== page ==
The effects last like this for about an hour, a little longer perhaps. I was frightened. I panicked. I couldn’t breath in or out properly as it felt like my diaphram wouldn’t move. I was scared. Ni tried to feed me fresh coconut water. He kept telling me. It’s not so bad, I know it hurts. I glared at him through my pain. I’ve seen worse, he said with a smile. You aren’t throwing up, you’ll be fine. As a surfer he has seen this a thousand times, he has also been there before. He knew… It’s nothing but time. Nothing else really works, he said to me, you just have to wait it out. You’ll be ok. It didn’t feel like it would be ok. I felt like I was dying. Eventually my breathing settle slightly. The heat started fading from my chest. When I started feeling the burning from the stings I knew I was coming out of it, half an hour before I couldn’t even feel the burning because the other pain was so intense.

Once I could move Bo was brought back in but as soon as she saw me she became hysterical. She climbed on top of my body and grabbed my face with her chubby little fingers. Her little face against mine. She cried. I couldn’t console her properly so Ni took her out again and I slept fitfully for an hour.

Later that afternoon we went home, the three of us, and Bo and I climbed into bed together. Ni went back to the beach to surf… crazy man that he is. But returned moments later with tales of millions of jelly fish floating on the surface of the water, no clear path to be found. One blue bottle attack a day is more than enough for this family.

I was so thankful for my online mothers group, I was worried about feeding Bo after the toxins had been in my body. There is very little information online. But friends in Australia called Motherease. poison control and the Australian Breastfeeding Association and a local hospital to get the right information – if you have found this blog because you are searching for the same answer. Feed your hungry baby! It’s OK. I fed Bo with a little trepidation, but once she fed she slept well. I couldn’t sleep, still scared of any after effects Ni and I watched over her closely for hours.

Our Anniversary wasn’t at all what we’d planned… but then not much has been planned about our little family. But like our family, our anniversary was certainly unforgettable. Last night Ni and I were finally able to sit down together of a cheeky glass of rose that has been waiting for us for months. We sat together and laughed about the craziness of it all… there are a lot of things both good and bad I can say about jungle living… but, one thing I know for sure, you can’t turn your back on it for a second…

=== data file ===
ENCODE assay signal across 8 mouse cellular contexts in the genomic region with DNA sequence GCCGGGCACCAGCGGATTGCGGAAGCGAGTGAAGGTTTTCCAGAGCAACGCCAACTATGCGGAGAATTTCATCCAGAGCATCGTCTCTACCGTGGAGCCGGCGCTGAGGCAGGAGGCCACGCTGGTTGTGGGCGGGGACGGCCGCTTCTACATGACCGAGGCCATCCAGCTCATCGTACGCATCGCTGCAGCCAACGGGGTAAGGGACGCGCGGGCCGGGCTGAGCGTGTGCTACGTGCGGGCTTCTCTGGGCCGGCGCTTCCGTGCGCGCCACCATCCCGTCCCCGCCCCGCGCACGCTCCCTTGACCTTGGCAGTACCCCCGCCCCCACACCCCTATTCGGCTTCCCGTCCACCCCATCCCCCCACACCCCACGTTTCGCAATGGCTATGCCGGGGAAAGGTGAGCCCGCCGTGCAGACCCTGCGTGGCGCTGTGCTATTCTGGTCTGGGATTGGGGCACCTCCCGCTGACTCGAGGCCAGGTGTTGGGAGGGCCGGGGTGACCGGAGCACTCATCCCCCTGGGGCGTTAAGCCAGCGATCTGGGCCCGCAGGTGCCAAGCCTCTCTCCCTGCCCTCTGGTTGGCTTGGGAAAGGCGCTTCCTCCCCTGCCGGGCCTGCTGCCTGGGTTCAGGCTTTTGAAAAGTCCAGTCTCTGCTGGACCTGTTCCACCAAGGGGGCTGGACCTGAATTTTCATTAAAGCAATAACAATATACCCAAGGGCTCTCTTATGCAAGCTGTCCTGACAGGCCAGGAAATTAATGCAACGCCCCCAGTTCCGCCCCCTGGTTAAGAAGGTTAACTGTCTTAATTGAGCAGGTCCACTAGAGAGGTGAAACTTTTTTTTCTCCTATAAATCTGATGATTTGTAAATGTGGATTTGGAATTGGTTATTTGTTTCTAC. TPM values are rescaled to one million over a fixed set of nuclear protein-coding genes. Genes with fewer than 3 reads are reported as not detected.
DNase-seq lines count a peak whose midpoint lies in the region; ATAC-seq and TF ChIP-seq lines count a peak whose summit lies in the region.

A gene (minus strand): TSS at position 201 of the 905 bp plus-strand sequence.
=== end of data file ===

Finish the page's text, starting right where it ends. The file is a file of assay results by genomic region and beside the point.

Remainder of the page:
Bo and I will be taking a week off from the ocean I think. We won’t be going in if there is any chance that those little blue ninjas are anywhere to be seen.


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  • August 1, 2012 - 6:50 pm

    Rachel - Oh so glad you’re ok — our beach here was full of blue bottles last weekend too (although it’s much too cold to swim)!
    Thanks for sharing that you can still breastfeed with those toxins — hopefully I never find myself in that boat but that’s very handy to know! Hope you’re feeling back to normal soon.ReplyCancel

  • August 2, 2012 - 6:53 am

    Tamsin Michelle - Oh god, you poor thing, it sounds terrible!! So glad you were ok again, how scary. Look after yourself. xReplyCancel

  • August 2, 2012 - 7:21 am

    Angela - Sash, Owcha!

    Im sorry to read you had this terrible attack – such a extreme reaction. Part of me cant believe this is your first encounter.

    When my brother and I were little kids (we grew up next to a beach) we would play Russian roulette with the blue bottles, generally I won the blue bottle sting and every time my big brother would look on in sympathy and guilt.

    Anyways, just wanted to say “vinegar” its not magic bullet but it really does take a lot of the sting out. Dad or the lifeguards would always carry it.